I was ironing my pants this morning (no they were not on my body) thinking about the three times I need to teach on Sunday (twice with the church and once at the Monroe County Jail) and I had a strange thought. I asked myself how much more effective I would be as a teacher if I prayed, much more than I do, about my messages and the people I will be teaching. Now, apart from the fact that this is a "duh" question it was quickly followed by a rebuke that I was thinking more about my effectiveness as a teacher rather than my love for God and neighbor. Basically, I was thinking about using prayer as a means to better myself as a teacher rather than one part of my communion with God. Then, almost as quickly, another thought came to mind. How many times to I use God as a means rather than the end? It is easy for me to see God as a way to respect, a good life, obedient children, and a hundred lesser things rather than the only person I would want with me if I was stranded on a deser

Is anything, ever, "all right"?

I was listening to a lecture yesterday on my iPod and I heard a statement that I hear a lot and it got me to thinking. The lecturer was lamenting that it is hard for people to turn to God when everything is all right, but easier when there is a crisis. Now I know that this has (is) operated (operating) in my own life, but I started to wonder if anything is ever all right. Are all my family and friends saved and going to heaven? Am I making the absolute best use of God's money and the time He has given me? Are my responsibilities being fulfilled to the absolute best of my ability? Am I working out my salvation with fear and trembling? Is my thought life absolutely pure? Is my marriage as strong as it can be? Are my children as holy as they can be? Is my teaching as spot on and compelling as it could be? And the list goes on. It seems to me that there is always a ton to pray about and that it is only my limited perspective and attention span that does not have me praying my heart out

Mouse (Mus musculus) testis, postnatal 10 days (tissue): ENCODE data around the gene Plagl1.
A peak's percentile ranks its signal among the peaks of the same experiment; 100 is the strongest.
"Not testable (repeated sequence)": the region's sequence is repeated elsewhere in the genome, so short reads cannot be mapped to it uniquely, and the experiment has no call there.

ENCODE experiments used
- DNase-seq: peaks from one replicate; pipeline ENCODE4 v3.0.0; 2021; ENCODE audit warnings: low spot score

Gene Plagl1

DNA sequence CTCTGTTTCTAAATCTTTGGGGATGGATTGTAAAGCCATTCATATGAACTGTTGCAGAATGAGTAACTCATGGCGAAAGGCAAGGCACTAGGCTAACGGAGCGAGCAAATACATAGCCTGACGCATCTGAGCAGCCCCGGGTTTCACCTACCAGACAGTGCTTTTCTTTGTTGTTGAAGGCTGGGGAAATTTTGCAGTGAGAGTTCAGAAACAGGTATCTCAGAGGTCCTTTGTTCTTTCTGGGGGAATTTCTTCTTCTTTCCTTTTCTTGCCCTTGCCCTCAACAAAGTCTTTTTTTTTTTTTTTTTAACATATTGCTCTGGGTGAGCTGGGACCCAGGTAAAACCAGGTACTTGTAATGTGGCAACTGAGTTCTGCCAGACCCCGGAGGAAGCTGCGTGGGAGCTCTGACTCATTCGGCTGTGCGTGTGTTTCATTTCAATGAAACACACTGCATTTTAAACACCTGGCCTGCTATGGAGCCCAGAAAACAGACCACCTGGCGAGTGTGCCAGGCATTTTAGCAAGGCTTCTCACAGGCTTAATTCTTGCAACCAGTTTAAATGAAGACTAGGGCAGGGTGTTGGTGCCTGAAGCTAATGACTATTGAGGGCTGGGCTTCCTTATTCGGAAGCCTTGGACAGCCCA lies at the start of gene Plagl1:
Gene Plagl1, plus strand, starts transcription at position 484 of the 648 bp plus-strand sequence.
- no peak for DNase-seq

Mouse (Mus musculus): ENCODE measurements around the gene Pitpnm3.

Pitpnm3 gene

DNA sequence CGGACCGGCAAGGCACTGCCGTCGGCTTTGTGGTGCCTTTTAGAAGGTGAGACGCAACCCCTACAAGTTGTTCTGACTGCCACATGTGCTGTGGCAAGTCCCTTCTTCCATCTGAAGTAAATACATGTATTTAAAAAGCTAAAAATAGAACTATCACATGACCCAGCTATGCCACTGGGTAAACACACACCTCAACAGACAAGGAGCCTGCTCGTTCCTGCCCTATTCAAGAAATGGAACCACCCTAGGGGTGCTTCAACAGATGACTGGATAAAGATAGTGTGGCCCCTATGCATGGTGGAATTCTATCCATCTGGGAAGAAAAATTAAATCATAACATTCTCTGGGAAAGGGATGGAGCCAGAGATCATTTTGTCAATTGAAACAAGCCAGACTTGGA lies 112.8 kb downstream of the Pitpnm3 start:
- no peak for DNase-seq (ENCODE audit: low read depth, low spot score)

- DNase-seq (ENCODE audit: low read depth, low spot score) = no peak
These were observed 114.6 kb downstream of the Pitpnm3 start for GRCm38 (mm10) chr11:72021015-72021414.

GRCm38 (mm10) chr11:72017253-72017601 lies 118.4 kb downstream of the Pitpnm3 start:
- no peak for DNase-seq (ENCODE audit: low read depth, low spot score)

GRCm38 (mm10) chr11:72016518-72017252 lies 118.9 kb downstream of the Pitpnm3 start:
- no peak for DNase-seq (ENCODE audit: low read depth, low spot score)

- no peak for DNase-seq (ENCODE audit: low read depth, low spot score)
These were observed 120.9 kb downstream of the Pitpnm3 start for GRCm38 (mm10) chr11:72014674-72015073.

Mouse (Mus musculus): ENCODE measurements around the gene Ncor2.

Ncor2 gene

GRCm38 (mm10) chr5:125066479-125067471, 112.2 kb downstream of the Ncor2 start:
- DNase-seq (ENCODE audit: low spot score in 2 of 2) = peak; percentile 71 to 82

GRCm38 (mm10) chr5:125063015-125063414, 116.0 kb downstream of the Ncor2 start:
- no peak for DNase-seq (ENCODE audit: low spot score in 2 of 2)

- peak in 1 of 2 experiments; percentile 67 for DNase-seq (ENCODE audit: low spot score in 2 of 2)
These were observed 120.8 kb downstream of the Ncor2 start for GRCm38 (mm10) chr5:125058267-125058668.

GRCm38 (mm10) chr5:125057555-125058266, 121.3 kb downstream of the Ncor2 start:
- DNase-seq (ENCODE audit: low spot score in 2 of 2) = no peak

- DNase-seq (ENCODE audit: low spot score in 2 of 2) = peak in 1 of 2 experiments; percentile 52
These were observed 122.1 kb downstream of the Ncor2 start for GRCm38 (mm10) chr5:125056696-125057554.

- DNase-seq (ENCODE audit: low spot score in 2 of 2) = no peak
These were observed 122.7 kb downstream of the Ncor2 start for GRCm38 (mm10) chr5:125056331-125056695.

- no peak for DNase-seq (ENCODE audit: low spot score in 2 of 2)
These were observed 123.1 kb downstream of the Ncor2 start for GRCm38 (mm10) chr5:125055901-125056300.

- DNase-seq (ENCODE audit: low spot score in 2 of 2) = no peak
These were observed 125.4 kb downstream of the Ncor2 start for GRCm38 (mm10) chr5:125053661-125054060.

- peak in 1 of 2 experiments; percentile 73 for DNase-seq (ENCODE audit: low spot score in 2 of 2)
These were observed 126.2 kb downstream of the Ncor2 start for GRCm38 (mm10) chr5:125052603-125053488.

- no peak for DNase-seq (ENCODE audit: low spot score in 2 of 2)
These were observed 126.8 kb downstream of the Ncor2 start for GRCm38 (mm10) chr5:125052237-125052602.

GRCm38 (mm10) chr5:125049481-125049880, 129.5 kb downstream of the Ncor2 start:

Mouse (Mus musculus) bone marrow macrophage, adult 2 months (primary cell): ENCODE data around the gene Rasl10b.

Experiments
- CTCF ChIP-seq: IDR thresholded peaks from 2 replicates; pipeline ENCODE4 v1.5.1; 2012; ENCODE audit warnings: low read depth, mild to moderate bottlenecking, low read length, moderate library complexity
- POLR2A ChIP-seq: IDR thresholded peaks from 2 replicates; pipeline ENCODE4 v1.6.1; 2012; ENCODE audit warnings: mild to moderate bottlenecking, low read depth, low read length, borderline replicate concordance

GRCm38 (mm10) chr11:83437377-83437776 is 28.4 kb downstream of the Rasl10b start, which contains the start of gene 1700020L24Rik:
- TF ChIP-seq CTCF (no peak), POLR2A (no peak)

First things and incarnation

Yes, I have a favorite definition of incarnation and that would be enfleshment. I have written about pursuing first things and getting all that proceed from them thrown in as well as opposed to pursuing second things and losing both them and the first things. I have also written about my children being an incarnation , an enfleshment, of the love that my wife and I have for one another. Now, I see a connection between the two that I had not seen before. If I pursue my wife with all my heart and love her the way God wants me to I will, naturally, love the people and even the things that she loves. Now, this can mean anything from her feeling good about finding a bargain at the grocery store or respecting a time table that she has set for getting some projects done or leaving the house. That is just natural. How much more would I love my children if I truly set all of my love and affection onto my wife? Not only does she love my boys very much (more than a bit understated) but they are

Into the fray that heals